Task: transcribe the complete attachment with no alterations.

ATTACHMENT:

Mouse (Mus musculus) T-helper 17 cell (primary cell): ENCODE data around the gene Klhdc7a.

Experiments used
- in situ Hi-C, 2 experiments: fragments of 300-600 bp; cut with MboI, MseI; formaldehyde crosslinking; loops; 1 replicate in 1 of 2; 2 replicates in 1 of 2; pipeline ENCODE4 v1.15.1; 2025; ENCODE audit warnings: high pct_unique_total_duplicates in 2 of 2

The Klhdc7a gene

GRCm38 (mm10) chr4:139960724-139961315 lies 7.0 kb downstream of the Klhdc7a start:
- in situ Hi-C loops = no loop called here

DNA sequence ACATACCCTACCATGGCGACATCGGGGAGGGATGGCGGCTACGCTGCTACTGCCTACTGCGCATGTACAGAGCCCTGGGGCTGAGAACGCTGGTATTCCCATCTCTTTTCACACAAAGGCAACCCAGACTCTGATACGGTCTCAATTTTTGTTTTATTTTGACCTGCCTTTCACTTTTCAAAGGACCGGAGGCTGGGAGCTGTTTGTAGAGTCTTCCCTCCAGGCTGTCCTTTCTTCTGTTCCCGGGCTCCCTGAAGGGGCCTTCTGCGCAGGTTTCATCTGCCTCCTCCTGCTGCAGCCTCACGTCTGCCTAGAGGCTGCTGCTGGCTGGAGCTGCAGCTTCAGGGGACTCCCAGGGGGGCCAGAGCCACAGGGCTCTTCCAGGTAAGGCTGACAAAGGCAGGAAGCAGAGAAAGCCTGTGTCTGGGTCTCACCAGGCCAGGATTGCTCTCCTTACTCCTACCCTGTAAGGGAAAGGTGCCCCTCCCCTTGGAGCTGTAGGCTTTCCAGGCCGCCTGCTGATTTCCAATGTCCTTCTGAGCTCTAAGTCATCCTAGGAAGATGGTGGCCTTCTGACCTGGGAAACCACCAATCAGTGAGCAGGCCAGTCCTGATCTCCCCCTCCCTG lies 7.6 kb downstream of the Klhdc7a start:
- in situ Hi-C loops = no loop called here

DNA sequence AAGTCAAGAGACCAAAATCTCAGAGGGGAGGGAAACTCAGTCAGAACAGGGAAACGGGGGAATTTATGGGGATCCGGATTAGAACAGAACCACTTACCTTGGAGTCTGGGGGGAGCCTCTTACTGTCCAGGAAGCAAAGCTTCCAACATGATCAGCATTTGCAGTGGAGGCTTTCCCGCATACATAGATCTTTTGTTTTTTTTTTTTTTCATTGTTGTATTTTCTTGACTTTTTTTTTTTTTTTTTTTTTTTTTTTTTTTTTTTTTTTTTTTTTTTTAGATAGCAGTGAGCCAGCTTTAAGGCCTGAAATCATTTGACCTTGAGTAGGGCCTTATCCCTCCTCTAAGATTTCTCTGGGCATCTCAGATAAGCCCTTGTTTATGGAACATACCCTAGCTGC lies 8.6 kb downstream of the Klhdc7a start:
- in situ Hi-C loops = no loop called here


Mouse (Mus musculus) T-helper 17 cell (primary cell): ENCODE data around the gene Klhdc7a.

Experiments used
- in situ Hi-C, 2 experiments: fragments of 300-600 bp; cut with MboI, MseI; formaldehyde crosslinking; loops; 1 replicate in 1 of 2; 2 replicates in 1 of 2; pipeline ENCODE4 v1.15.1; 2025; ENCODE audit warnings: high pct_unique_total_duplicates in 2 of 2

The Klhdc7a gene

GRCm38 (mm10) chr4:139960724-139961315 lies 7.0 kb downstream of the Klhdc7a start:
- in situ Hi-C loops = no loop called here

DNA sequence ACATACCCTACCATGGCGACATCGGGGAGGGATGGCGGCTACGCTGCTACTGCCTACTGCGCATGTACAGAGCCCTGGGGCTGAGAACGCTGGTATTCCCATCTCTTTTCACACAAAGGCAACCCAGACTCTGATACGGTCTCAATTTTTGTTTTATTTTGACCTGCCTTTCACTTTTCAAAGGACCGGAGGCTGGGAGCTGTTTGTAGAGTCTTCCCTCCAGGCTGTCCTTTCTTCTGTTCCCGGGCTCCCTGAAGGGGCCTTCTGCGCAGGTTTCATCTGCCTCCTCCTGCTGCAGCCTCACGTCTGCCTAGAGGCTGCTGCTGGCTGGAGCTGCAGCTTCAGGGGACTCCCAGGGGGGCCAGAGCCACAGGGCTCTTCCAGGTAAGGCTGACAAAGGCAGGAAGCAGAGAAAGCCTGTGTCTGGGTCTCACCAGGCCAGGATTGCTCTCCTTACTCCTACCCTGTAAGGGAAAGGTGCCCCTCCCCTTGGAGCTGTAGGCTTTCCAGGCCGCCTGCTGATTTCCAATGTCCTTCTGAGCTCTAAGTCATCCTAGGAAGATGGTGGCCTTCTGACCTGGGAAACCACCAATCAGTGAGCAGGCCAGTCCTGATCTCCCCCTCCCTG lies 7.6 kb downstream of the Klhdc7a start:
- in situ Hi-C loops = no loop called here

DNA sequence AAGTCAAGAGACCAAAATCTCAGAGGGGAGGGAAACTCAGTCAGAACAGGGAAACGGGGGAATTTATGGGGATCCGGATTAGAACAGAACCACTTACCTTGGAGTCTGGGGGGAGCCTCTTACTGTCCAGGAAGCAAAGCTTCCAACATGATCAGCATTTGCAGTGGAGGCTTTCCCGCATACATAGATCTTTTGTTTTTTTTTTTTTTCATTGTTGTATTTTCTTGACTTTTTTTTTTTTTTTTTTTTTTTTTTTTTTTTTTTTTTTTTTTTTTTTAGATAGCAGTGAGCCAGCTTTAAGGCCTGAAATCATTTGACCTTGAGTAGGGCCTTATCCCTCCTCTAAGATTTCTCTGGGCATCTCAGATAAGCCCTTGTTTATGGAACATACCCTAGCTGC lies 8.6 kb downstream of the Klhdc7a start:
- in situ Hi-C loops = no loop called here